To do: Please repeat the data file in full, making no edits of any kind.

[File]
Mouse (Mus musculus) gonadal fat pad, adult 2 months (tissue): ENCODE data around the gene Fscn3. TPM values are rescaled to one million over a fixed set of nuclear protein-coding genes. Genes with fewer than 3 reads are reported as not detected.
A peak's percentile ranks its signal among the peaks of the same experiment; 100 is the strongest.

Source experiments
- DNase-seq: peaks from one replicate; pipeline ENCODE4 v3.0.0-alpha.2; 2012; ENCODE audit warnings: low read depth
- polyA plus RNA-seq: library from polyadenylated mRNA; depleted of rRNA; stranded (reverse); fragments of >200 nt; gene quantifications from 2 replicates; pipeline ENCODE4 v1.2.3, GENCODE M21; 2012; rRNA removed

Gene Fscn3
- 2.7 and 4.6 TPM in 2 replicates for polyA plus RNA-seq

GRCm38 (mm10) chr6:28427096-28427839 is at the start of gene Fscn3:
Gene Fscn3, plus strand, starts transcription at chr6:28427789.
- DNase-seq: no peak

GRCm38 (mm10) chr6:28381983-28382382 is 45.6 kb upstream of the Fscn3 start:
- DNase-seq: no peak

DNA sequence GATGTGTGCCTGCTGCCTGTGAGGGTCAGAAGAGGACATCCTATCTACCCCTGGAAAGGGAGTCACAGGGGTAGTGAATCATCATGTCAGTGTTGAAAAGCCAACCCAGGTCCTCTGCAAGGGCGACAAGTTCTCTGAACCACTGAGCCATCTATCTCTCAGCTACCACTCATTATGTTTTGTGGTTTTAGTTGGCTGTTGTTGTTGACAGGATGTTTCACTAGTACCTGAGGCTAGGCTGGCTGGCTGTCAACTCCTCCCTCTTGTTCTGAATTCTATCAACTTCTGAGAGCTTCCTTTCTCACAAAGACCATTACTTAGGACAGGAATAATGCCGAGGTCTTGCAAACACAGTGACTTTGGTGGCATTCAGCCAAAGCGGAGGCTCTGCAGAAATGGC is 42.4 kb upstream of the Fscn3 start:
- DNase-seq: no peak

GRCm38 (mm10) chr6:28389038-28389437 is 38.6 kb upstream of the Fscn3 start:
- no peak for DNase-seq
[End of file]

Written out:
Mouse (Mus musculus) gonadal fat pad, adult 2 months (tissue): ENCODE data around the gene Fscn3. TPM values are rescaled to one million over a fixed set of nuclear protein-coding genes. Genes with fewer than 3 reads are reported as not detected.
A peak's percentile ranks its signal among the peaks of the same experiment; 100 is the strongest.

Source experiments
- DNase-seq: peaks from one replicate; pipeline ENCODE4 v3.0.0-alpha.2; 2012; ENCODE audit warnings: low read depth
- polyA plus RNA-seq: library from polyadenylated mRNA; depleted of rRNA; stranded (reverse); fragments of >200 nt; gene quantifications from 2 replicates; pipeline ENCODE4 v1.2.3, GENCODE M21; 2012; rRNA removed

Gene Fscn3
- 2.7 and 4.6 TPM in 2 replicates for polyA plus RNA-seq

GRCm38 (mm10) chr6:28427096-28427839 is at the start of gene Fscn3:
Gene Fscn3, plus strand, starts transcription at chr6:28427789.
- DNase-seq: no peak

GRCm38 (mm10) chr6:28381983-28382382 is 45.6 kb upstream of the Fscn3 start:
- DNase-seq: no peak

DNA sequence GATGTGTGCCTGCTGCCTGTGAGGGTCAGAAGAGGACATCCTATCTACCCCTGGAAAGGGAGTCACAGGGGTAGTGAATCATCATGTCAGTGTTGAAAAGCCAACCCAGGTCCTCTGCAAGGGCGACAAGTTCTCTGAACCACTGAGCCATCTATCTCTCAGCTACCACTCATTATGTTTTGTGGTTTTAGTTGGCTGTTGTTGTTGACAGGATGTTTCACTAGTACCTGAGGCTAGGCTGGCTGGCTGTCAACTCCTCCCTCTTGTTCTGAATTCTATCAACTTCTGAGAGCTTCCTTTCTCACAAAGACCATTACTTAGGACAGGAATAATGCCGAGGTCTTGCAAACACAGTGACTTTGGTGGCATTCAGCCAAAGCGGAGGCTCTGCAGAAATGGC is 42.4 kb upstream of the Fscn3 start:
- DNase-seq: no peak

GRCm38 (mm10) chr6:28389038-28389437 is 38.6 kb upstream of the Fscn3 start:
- no peak for DNase-seq